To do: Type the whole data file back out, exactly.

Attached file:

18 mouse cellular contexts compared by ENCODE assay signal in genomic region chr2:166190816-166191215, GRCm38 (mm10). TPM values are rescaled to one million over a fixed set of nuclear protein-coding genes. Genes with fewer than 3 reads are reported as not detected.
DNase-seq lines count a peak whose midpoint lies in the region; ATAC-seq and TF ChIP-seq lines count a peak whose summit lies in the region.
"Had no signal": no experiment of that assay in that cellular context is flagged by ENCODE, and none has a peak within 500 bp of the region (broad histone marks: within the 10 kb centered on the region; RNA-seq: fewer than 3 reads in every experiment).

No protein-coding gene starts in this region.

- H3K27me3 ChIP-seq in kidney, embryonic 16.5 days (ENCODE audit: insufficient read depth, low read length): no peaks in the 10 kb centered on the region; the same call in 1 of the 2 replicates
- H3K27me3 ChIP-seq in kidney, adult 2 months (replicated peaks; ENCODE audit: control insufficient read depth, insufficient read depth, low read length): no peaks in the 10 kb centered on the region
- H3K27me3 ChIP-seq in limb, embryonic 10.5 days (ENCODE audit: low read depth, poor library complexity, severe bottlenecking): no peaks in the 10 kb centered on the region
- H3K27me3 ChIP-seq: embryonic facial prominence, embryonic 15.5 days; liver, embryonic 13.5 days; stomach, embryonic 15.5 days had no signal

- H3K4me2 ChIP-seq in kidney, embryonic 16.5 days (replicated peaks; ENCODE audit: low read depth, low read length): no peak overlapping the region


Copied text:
18 mouse cellular contexts compared by ENCODE assay signal in genomic region chr2:166190816-166191215, GRCm38 (mm10). TPM values are rescaled to one million over a fixed set of nuclear protein-coding genes. Genes with fewer than 3 reads are reported as not detected.
DNase-seq lines count a peak whose midpoint lies in the region; ATAC-seq and TF ChIP-seq lines count a peak whose summit lies in the region.
"Had no signal": no experiment of that assay in that cellular context is flagged by ENCODE, and none has a peak within 500 bp of the region (broad histone marks: within the 10 kb centered on the region; RNA-seq: fewer than 3 reads in every experiment).

No protein-coding gene starts in this region.

- H3K27me3 ChIP-seq in kidney, embryonic 16.5 days (ENCODE audit: insufficient read depth, low read length): no peaks in the 10 kb centered on the region; the same call in 1 of the 2 replicates
- H3K27me3 ChIP-seq in kidney, adult 2 months (replicated peaks; ENCODE audit: control insufficient read depth, insufficient read depth, low read length): no peaks in the 10 kb centered on the region
- H3K27me3 ChIP-seq in limb, embryonic 10.5 days (ENCODE audit: low read depth, poor library complexity, severe bottlenecking): no peaks in the 10 kb centered on the region
- H3K27me3 ChIP-seq: embryonic facial prominence, embryonic 15.5 days; liver, embryonic 13.5 days; stomach, embryonic 15.5 days had no signal

- H3K4me2 ChIP-seq in kidney, embryonic 16.5 days (replicated peaks; ENCODE audit: low read depth, low read length): no peak overlapping the region